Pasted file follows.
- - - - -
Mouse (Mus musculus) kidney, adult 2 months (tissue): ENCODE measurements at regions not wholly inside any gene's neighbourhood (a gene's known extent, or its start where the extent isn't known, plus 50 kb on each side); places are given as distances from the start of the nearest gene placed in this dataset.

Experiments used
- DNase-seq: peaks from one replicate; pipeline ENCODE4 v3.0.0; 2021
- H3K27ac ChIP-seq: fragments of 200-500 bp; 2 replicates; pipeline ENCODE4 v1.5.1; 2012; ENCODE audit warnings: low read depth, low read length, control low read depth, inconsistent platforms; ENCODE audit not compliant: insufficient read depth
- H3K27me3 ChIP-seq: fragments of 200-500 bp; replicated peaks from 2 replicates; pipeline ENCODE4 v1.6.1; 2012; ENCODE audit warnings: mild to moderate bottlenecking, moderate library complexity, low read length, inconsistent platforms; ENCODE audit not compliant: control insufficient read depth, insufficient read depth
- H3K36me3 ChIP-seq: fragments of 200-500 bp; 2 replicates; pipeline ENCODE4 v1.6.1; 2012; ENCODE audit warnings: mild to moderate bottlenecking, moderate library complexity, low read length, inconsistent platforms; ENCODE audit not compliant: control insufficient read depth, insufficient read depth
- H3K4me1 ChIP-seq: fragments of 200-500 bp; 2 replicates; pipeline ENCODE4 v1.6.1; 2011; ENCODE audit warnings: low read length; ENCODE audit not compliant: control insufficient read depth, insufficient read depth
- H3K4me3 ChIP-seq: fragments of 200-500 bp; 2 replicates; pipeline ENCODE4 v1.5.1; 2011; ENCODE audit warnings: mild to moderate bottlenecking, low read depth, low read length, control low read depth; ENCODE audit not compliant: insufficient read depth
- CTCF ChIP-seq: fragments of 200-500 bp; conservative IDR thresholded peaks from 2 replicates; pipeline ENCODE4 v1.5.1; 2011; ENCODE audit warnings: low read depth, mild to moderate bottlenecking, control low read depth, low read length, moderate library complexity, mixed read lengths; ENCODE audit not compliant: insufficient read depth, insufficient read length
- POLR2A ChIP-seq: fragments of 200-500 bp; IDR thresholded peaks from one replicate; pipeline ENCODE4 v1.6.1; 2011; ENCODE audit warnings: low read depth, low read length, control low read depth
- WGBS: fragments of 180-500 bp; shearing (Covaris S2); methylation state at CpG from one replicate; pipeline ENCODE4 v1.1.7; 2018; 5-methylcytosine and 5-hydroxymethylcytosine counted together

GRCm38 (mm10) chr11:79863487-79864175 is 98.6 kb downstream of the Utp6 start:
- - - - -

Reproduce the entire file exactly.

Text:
Mouse (Mus musculus) kidney, adult 2 months (tissue): ENCODE measurements at regions not wholly inside any gene's neighbourhood (a gene's known extent, or its start where the extent isn't known, plus 50 kb on each side); places are given as distances from the start of the nearest gene placed in this dataset.

Experiments used
- DNase-seq: peaks from one replicate; pipeline ENCODE4 v3.0.0; 2021
- H3K27ac ChIP-seq: fragments of 200-500 bp; 2 replicates; pipeline ENCODE4 v1.5.1; 2012; ENCODE audit warnings: low read depth, low read length, control low read depth, inconsistent platforms; ENCODE audit not compliant: insufficient read depth
- H3K27me3 ChIP-seq: fragments of 200-500 bp; replicated peaks from 2 replicates; pipeline ENCODE4 v1.6.1; 2012; ENCODE audit warnings: mild to moderate bottlenecking, moderate library complexity, low read length, inconsistent platforms; ENCODE audit not compliant: control insufficient read depth, insufficient read depth
- H3K36me3 ChIP-seq: fragments of 200-500 bp; 2 replicates; pipeline ENCODE4 v1.6.1; 2012; ENCODE audit warnings: mild to moderate bottlenecking, moderate library complexity, low read length, inconsistent platforms; ENCODE audit not compliant: control insufficient read depth, insufficient read depth
- H3K4me1 ChIP-seq: fragments of 200-500 bp; 2 replicates; pipeline ENCODE4 v1.6.1; 2011; ENCODE audit warnings: low read length; ENCODE audit not compliant: control insufficient read depth, insufficient read depth
- H3K4me3 ChIP-seq: fragments of 200-500 bp; 2 replicates; pipeline ENCODE4 v1.5.1; 2011; ENCODE audit warnings: mild to moderate bottlenecking, low read depth, low read length, control low read depth; ENCODE audit not compliant: insufficient read depth
- CTCF ChIP-seq: fragments of 200-500 bp; conservative IDR thresholded peaks from 2 replicates; pipeline ENCODE4 v1.5.1; 2011; ENCODE audit warnings: low read depth, mild to moderate bottlenecking, control low read depth, low read length, moderate library complexity, mixed read lengths; ENCODE audit not compliant: insufficient read depth, insufficient read length
- POLR2A ChIP-seq: fragments of 200-500 bp; IDR thresholded peaks from one replicate; pipeline ENCODE4 v1.6.1; 2011; ENCODE audit warnings: low read depth, low read length, control low read depth
- WGBS: fragments of 180-500 bp; shearing (Covaris S2); methylation state at CpG from one replicate; pipeline ENCODE4 v1.1.7; 2018; 5-methylcytosine and 5-hydroxymethylcytosine counted together

GRCm38 (mm10) chr11:79863487-79864175 is 98.6 kb downstream of the Utp6 start: